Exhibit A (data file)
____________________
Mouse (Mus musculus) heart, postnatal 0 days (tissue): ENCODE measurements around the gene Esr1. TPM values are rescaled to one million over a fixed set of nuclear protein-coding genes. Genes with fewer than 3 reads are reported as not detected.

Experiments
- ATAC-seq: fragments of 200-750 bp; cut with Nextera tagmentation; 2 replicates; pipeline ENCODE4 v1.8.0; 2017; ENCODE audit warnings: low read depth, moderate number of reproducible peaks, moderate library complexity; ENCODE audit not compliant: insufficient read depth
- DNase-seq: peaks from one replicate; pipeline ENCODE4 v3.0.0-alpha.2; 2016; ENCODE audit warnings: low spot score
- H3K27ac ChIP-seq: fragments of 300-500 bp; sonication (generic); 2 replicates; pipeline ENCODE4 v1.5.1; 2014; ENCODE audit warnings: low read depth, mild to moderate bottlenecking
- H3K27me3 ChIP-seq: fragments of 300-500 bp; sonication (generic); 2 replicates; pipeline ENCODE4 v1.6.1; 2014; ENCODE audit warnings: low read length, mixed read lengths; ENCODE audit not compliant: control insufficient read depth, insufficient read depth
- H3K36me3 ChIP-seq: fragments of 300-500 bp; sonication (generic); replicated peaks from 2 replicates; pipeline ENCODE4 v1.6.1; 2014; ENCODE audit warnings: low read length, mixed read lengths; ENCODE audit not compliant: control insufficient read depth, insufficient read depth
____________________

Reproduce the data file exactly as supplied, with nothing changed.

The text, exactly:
Mouse (Mus musculus) heart, postnatal 0 days (tissue): ENCODE measurements around the gene Esr1. TPM values are rescaled to one million over a fixed set of nuclear protein-coding genes. Genes with fewer than 3 reads are reported as not detected.

Experiments
- ATAC-seq: fragments of 200-750 bp; cut with Nextera tagmentation; 2 replicates; pipeline ENCODE4 v1.8.0; 2017; ENCODE audit warnings: low read depth, moderate number of reproducible peaks, moderate library complexity; ENCODE audit not compliant: insufficient read depth
- DNase-seq: peaks from one replicate; pipeline ENCODE4 v3.0.0-alpha.2; 2016; ENCODE audit warnings: low spot score
- H3K27ac ChIP-seq: fragments of 300-500 bp; sonication (generic); 2 replicates; pipeline ENCODE4 v1.5.1; 2014; ENCODE audit warnings: low read depth, mild to moderate bottlenecking
- H3K27me3 ChIP-seq: fragments of 300-500 bp; sonication (generic); 2 replicates; pipeline ENCODE4 v1.6.1; 2014; ENCODE audit warnings: low read length, mixed read lengths; ENCODE audit not compliant: control insufficient read depth, insufficient read depth
- H3K36me3 ChIP-seq: fragments of 300-500 bp; sonication (generic); replicated peaks from 2 replicates; pipeline ENCODE4 v1.6.1; 2014; ENCODE audit warnings: low read length, mixed read lengths; ENCODE audit not compliant: control insufficient read depth, insufficient read depth